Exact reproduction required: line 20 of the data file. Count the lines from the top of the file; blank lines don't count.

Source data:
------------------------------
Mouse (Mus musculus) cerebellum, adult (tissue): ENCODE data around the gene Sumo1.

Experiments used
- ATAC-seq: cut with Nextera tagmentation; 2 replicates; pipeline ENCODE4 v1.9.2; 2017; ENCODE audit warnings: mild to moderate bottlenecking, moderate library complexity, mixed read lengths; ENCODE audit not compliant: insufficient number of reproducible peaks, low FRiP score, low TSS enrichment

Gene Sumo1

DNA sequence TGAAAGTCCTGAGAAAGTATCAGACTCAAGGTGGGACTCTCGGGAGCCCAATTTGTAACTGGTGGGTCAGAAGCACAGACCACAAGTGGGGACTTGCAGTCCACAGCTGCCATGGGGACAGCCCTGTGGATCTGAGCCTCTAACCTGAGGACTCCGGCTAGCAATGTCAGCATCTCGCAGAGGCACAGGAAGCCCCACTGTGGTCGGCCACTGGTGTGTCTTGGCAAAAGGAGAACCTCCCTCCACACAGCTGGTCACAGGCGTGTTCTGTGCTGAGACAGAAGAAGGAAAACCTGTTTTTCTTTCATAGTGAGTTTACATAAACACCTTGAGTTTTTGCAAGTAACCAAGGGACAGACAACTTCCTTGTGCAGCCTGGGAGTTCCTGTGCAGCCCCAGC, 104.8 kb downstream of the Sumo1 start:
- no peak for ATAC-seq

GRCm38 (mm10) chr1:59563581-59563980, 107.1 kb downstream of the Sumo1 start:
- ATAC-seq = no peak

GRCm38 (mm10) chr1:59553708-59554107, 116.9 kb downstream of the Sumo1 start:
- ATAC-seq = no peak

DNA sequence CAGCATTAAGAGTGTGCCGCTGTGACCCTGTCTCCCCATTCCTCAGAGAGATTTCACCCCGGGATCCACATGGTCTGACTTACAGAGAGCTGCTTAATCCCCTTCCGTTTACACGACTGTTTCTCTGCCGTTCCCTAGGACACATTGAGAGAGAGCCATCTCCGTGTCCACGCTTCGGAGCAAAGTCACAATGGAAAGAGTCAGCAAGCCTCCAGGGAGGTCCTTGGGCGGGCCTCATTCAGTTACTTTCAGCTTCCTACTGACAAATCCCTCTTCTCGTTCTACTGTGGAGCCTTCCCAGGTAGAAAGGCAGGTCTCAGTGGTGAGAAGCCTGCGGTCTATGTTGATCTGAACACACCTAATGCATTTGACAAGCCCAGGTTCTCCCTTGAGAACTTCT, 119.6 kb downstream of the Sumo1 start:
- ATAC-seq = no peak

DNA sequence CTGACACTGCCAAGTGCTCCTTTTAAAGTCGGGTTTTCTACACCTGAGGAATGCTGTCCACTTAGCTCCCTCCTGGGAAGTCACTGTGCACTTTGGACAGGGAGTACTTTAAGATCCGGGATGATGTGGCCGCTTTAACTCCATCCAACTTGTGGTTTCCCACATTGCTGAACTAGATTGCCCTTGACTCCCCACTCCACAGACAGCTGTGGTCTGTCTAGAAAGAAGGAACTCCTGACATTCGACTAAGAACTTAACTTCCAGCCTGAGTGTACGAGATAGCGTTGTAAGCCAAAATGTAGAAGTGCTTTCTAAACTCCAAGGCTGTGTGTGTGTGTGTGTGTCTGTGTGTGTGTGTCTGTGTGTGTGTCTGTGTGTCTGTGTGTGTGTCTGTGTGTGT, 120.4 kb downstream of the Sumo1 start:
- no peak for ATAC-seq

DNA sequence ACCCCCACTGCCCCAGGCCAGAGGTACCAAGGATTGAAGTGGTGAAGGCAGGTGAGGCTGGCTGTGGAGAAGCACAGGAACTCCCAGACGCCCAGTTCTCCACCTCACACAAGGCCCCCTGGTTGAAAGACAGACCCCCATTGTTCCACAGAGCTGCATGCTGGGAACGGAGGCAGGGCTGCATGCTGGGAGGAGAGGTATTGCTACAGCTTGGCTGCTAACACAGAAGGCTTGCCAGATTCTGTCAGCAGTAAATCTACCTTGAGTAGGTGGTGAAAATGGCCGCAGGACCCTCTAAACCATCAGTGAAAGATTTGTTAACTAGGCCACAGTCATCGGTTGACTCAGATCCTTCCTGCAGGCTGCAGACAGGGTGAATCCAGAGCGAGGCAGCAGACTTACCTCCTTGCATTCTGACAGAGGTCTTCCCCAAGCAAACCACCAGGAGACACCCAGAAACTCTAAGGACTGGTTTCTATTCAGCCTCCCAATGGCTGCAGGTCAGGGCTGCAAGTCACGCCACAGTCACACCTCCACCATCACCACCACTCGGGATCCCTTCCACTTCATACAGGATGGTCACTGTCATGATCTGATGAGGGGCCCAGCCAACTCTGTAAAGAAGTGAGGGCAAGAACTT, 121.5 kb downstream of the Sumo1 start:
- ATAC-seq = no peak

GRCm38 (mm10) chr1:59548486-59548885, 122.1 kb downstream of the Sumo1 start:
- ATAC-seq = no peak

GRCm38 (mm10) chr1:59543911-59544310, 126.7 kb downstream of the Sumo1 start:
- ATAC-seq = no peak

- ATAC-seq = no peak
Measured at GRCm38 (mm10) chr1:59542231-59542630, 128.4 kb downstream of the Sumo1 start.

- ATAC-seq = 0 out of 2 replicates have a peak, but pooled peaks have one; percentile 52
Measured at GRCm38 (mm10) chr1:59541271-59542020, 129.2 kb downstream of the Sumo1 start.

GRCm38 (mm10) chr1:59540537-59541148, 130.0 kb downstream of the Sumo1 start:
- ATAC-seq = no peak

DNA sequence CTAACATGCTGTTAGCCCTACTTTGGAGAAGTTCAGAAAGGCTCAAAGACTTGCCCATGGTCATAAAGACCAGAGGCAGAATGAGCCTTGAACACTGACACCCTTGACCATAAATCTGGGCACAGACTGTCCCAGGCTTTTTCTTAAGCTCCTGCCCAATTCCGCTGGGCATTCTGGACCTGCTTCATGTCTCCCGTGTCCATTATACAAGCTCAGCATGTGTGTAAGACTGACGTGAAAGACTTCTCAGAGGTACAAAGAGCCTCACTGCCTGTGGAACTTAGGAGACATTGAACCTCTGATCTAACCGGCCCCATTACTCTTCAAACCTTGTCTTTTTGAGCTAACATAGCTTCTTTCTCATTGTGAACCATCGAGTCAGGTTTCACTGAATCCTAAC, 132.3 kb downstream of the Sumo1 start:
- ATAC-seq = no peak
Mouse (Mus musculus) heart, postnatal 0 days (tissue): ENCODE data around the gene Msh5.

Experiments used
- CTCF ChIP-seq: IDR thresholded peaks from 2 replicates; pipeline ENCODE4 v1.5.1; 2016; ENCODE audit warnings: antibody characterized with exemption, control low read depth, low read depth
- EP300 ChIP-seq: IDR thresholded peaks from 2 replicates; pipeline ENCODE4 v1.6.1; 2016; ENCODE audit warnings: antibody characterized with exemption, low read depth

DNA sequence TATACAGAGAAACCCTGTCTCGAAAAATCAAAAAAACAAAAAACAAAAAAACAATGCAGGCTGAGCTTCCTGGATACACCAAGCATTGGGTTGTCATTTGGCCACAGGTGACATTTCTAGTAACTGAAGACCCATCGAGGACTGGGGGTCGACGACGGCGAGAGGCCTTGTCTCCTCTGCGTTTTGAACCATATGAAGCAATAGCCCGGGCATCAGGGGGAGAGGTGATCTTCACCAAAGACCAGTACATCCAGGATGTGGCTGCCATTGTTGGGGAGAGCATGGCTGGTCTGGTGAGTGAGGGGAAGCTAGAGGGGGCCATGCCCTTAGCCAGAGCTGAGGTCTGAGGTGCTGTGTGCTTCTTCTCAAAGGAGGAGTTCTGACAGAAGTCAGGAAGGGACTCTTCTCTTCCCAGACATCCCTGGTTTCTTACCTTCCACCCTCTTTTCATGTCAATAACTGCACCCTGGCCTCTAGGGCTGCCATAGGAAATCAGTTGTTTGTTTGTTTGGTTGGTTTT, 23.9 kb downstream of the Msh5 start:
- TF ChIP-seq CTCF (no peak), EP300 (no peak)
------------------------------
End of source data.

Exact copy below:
- ATAC-seq = no peak